Walking the beach and enjoying the surf, especially when the beach is mostly clear of pollutants, is a form of love. As you admire the beauty, the water sprites that are closest to the shore send a spicule (for lack of a better word) to connect with your loving thoughts, It is interesting to walk the Oregon coast, where the sprites are quite easy to contact. There is an exchange between the people who are truly enjoying the sound and feel of the surf and those who are just ignoring it. As I look out on to the surf and send out a loving appreciation of the beauty, the sprites in turn send me a spicule. It is this magnificent connection that you can feel in your heart and lasts for just a moment, but they, too, are receiving the benefit of your loving thoughts. The color is a shimmery gold-white. It is hard to describe this "shot" of energy, but the feeling is one of a loving connection.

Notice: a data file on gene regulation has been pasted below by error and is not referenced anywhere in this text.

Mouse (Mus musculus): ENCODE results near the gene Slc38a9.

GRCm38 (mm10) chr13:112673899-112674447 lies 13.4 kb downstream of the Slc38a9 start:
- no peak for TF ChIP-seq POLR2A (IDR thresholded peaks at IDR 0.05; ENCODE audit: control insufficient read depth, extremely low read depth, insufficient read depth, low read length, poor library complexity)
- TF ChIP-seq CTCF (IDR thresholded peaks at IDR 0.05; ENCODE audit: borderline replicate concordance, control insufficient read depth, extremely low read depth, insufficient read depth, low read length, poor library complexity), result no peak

Love in meditation is pure pink with purple marbling throughout. It is often achieved more easily in a group meditation than singly. The purpose behind such a meditation is to open oneself to the universe, allowing the love of the humanity to flow in and out of self. The devas involved in this process are often associated with the surroundings. For instance, whenever I have participated in a love meditation at the Theosophical Camp Indralaya on Orcas Island, Washington, it is the camp deva to which we direct the energy, who in turn directs the same energy to the surrounding devas and then blankets the area with the loving connection between all kingdoms. I remember Dora suggesting many times that you use the camp in meditation when you are home again, as it helps feed the camp's beauty; you are also connecting on an ethereal basis with those who are joining you. She also suggested to a group to repeat the phrase, "I am the light." Whenever I say these words, I feel the love and light behind the intent.